Basel, 30 September 2016. The year 2015, like the previous year, saw an enormous increase again in regular rail connections between China and Europe, which have become firmly established, beside air and sea freight, as an interesting product especially with European end users. The transit time, nowadays down to an average of 14 to 15 days, is playing an important role here, too. Overall, though, a look back to the year 2015 and the first six months of 2016 still shows a mixed picture. Historically low energy prices led to a reduction in financing options and thus to a marked decline in big projects. This made itself strongly felt also among the state run railways as well as among the forwarders and operators in the field of supply chain transports. Moreover, the sanctions still in place between Europe and Russia have a very negative impact on the traffics in question.
This is how Hans Reinhard, President of GETO, the Group of European Transsiberian Operators and Forwarders, and Deputy Secretary General of CCTT, the International Coordinating Council on Transsiberian Transportation, summed up the situation at the 25th Plenary Meeting of CCTT, which was held at the invitation of Ulaanbaatar Railways JSC in Ulaanbaatar, Mongolia, on 14 and 15 September. 180 participants from 18 countries attended the conference, among them representatives of the railway companies involved in this corridor, of the Russian Federation’s Ministry of Transport, the Federal Customs Service and the Federal Tariff Service, of international associations such as the European GETO, the Japanese TSIOAJ, the CIT, UIC, FIATA, as well as numerous representatives of leading transport and logistics companies.
Oleg Belozerov, President of Russian Railways OJSC and Chairman of CCTT, delivered the opening address, discussing economic and commercial prospects of the Transsiberian railway corridor in international transit.
In his speech, Hans Reinhard highlighted in detail the market assessment and the future outlook especially in regard to the container block train connections from the GETO point of view. The current, enormous growth rates are owed mainly to the Chinese Government’s One Belt, One Road initiative and the corresponding subventions. Thus, for GETO, taking measures that allow guaranteeing the train services in the long run is imperative. These measures include the further decrease in rates for routes, wagons and containers so prices can be kept at the current, subvention-supported level also in future.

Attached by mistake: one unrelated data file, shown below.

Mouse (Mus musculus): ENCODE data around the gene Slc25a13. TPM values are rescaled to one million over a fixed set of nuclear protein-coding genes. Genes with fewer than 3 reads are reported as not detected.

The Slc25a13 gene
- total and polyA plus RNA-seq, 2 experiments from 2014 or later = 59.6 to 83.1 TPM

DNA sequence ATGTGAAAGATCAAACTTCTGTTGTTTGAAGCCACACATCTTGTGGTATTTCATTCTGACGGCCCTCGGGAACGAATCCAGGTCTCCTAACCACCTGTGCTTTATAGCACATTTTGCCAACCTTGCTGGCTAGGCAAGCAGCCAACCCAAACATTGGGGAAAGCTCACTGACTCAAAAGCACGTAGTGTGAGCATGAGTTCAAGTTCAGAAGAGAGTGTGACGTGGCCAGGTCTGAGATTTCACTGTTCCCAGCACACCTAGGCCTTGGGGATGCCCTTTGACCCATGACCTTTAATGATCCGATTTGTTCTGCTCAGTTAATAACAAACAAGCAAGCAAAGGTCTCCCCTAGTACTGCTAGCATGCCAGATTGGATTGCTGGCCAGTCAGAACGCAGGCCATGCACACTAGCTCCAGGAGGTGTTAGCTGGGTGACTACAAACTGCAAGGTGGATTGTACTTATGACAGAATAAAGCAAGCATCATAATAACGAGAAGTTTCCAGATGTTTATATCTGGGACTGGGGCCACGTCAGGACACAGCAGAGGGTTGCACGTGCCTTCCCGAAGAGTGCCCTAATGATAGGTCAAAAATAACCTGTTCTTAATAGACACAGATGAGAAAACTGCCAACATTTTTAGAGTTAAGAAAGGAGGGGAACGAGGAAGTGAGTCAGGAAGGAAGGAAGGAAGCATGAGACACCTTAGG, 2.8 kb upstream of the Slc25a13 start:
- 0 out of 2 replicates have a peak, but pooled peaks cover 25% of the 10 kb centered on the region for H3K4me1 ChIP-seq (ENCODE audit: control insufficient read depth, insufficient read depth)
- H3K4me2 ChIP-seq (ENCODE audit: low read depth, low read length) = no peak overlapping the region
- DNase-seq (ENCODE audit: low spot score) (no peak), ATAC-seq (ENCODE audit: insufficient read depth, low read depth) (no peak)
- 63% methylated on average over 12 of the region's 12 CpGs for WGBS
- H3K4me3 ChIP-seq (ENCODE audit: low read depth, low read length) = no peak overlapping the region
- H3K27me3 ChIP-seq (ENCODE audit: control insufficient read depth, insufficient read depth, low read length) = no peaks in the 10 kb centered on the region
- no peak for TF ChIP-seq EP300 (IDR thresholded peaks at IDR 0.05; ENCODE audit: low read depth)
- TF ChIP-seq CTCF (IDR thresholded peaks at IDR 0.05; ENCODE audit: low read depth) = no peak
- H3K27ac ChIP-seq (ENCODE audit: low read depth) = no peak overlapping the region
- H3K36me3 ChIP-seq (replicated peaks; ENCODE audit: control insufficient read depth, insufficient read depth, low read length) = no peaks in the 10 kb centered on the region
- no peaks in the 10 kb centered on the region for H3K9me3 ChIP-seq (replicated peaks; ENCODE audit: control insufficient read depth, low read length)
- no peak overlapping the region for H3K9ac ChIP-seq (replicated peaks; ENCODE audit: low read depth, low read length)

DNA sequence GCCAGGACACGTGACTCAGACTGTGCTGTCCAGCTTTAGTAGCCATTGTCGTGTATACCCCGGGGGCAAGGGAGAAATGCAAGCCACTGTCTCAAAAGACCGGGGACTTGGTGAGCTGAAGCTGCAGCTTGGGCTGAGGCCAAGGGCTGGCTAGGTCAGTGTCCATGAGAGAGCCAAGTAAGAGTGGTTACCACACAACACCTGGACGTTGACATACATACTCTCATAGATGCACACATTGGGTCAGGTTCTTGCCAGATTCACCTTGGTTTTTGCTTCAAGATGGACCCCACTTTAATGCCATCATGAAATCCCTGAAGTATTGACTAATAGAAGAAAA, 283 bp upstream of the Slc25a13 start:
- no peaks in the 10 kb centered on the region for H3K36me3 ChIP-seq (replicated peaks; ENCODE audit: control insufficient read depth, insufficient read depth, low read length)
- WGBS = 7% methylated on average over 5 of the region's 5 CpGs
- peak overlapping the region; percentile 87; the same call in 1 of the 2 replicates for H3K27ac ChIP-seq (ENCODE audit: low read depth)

GETO members also identify offering clocked services according to schedule, enforcing an additional reduction of transit times, creating homogeneous IT structures to sped up handling, and introducing attractive models for empty container return as essential steps. Whereby, in the long run, the latter can only be realistically achieved with an increase in eastbound volumes.
“It is true, we cannot change the trade imbalance between Asia and Europe, but we can actively contribute our part to getting more eastbound shipments transported via rail. Yet we should not only focus on traffics to the Far East, but also take into consideration transports to destinations in Central Asia, Mongolia or Asian Russia – all these traffics help return rolling stock and containers and thus stabilize rates in the long run, or even reduce them directly”, Reinhard said in his speech.
For GETO, another measure to cut costs and thus to enhance competitiveness, is the creation of so-called hub systems at the CIS entry and exit borders. This would allow bundling train traffics and increasing utilization along the broad gauge railway routes; at this time, full utilization cannot be reached yet as there are different regulations in place in Europe and China concerning maximum train lengths.